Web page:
Letters

Letters 10-27-2014

Paging Doctor Dan: The doctor’s promise to repeal Obamacare reminds me of the frantic restaurant owner hurrying to install an exhaust fan after the kitchen burns down. He voted 51 times to replace the ACA law; a colossal waste of money and time. It’s here to stay and he has nothing to replace it.

Evolution Is Real Science: Breathtaking inanity. That was the term used by Judge John Jones III in his elegant evisceration of creationist arguments attempting to equate it to evolutionary theory in his landmark Kitzmiller vs. Dover Board of Education decision in 2005.

U.S. No Global Police: Steven Tuttle in the October 13 issue is correct: our military, under the leadership of the President (not the Congress) is charged with protecting the country, its citizens, and its borders. It is not charged with  performing military missions in other places in the world just because they have something we want (oil), or we don’t like their form of government, or we want to force them to live by the UN or our rules.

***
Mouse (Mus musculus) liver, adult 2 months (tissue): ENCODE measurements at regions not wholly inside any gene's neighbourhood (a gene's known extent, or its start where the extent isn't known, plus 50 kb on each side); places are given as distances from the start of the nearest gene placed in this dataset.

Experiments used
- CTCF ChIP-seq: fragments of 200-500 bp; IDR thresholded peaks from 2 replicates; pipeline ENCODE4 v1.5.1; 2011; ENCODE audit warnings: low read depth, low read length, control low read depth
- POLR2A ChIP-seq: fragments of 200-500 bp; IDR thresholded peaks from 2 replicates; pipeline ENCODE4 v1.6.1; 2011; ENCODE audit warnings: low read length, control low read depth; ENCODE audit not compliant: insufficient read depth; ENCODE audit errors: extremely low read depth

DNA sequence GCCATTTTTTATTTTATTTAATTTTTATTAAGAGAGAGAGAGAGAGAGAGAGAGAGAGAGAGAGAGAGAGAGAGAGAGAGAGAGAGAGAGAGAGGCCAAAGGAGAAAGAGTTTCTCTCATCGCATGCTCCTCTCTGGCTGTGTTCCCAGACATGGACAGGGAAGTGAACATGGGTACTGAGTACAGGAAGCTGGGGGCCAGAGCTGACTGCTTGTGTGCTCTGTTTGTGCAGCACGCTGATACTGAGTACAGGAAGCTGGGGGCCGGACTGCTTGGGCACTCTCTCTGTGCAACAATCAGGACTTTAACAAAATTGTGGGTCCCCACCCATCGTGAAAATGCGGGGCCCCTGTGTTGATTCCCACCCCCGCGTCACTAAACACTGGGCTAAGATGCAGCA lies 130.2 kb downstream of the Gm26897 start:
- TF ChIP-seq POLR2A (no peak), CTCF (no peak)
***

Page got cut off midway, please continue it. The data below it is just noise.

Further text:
Graffiti: Art Or Vandalism?: I walk the [Grand Traverse] Commons frequently and sometimes I include the loop up to the cistern just to go and see how the art on the cistern has evolved. Granted there is the occasional gross image or word but generally there is a flurry of color.

NMEAC Snubbed: Northern Michigan Environmental Action Council (NMEAC) is the Grand Traverse region’s oldest grassroots environmental advocacy organization. Preserving the environment through citizen action and education is our mission.

Vote, Everyone: Election Day on November 4 is fast approaching, and now is the time to make a commitment to vote. You may be getting sick of the political ads on TV, but instead, be grateful that you live in a free country with open elections. Take the time to learn about the candidates by contacting your county parties and doing research.